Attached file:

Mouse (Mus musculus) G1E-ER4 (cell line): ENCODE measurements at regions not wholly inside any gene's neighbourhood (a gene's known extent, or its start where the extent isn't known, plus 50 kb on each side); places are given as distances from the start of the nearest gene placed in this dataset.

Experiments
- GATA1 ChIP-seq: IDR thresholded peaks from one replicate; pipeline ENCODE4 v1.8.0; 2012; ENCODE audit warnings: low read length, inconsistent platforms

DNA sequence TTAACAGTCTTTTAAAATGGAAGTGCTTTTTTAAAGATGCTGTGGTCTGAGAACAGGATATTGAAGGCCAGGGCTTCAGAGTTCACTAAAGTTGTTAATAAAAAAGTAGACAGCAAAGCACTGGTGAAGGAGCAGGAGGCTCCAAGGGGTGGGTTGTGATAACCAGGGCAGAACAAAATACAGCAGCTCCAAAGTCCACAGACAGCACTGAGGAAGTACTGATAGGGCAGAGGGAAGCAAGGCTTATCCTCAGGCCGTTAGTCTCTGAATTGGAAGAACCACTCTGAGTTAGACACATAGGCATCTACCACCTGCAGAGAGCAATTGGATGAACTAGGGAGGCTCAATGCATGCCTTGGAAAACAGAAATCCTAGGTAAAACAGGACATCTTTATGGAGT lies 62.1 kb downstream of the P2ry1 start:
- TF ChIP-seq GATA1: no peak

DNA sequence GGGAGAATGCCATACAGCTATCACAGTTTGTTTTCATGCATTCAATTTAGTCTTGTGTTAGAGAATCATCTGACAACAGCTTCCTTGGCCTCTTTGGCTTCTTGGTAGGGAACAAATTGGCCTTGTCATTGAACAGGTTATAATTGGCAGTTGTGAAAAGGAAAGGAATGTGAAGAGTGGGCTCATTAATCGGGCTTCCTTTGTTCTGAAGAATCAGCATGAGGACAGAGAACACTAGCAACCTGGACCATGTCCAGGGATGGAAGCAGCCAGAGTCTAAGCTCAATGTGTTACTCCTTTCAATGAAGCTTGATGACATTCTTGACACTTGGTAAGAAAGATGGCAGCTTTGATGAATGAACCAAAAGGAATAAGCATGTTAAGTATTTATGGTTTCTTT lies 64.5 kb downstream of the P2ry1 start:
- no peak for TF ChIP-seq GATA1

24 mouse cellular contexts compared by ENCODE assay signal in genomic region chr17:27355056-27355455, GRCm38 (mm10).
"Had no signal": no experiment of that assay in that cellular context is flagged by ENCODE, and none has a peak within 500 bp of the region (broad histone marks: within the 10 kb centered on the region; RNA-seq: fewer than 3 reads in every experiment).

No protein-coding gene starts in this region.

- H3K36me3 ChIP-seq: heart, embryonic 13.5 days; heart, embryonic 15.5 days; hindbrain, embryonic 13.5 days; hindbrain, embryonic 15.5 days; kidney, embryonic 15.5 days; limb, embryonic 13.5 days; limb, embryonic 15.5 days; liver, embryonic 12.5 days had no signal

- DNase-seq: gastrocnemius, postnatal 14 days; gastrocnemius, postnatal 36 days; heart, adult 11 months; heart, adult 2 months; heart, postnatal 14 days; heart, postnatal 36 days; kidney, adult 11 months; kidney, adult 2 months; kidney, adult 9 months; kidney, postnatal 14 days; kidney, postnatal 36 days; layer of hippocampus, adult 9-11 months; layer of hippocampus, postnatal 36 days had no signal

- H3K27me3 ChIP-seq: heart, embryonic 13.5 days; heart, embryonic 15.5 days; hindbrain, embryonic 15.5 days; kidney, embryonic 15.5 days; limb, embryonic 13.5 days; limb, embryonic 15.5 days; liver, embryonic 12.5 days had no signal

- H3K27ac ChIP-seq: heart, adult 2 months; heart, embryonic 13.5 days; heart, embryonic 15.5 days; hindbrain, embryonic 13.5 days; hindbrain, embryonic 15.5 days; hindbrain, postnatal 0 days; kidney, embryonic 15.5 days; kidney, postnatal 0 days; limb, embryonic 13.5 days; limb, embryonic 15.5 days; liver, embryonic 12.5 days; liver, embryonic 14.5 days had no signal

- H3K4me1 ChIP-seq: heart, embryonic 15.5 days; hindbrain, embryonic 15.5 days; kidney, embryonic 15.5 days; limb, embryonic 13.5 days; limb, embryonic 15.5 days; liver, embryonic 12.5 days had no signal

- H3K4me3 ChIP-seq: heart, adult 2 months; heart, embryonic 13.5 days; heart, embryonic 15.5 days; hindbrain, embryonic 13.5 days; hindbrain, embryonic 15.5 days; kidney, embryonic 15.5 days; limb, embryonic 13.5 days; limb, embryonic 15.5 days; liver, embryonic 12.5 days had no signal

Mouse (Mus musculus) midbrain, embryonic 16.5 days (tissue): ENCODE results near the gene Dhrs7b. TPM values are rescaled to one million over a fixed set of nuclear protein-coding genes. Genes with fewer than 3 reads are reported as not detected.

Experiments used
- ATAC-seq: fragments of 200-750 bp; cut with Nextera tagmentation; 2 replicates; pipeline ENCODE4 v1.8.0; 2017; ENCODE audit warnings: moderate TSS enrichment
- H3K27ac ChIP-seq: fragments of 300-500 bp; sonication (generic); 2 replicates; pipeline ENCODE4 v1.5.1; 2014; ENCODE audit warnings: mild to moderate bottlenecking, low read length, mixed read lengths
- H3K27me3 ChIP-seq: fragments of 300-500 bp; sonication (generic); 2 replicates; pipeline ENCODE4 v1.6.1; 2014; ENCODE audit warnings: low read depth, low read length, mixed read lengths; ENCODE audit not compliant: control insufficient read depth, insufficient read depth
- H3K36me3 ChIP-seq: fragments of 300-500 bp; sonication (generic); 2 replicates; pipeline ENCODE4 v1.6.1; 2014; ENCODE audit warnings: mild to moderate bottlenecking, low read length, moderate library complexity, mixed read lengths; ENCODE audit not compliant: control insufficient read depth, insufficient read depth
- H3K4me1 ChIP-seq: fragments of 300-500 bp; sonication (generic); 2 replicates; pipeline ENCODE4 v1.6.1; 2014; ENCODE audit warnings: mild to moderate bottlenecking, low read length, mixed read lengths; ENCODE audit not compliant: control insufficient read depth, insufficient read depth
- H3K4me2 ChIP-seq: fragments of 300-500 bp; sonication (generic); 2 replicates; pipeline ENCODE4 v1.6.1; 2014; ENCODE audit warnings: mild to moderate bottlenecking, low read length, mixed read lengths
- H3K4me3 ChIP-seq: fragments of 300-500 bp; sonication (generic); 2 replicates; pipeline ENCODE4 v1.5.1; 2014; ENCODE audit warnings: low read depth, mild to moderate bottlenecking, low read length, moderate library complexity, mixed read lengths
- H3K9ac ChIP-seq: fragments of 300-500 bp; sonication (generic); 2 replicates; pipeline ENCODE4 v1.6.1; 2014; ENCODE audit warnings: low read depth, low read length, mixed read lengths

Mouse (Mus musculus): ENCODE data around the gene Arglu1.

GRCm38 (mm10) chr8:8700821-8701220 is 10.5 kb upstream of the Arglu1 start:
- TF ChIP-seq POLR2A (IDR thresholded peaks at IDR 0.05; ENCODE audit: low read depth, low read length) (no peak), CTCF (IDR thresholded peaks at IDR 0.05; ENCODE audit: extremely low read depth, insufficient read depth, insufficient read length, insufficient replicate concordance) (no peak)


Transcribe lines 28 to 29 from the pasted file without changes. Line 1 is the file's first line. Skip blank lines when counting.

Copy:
GRCm38 (mm10) chr8:8700821-8701220 is 10.5 kb upstream of the Arglu1 start:
- TF ChIP-seq POLR2A (IDR thresholded peaks at IDR 0.05; ENCODE audit: low read depth, low read length) (no peak), CTCF (IDR thresholded peaks at IDR 0.05; ENCODE audit: extremely low read depth, insufficient read depth, insufficient read length, insufficient replicate concordance) (no peak)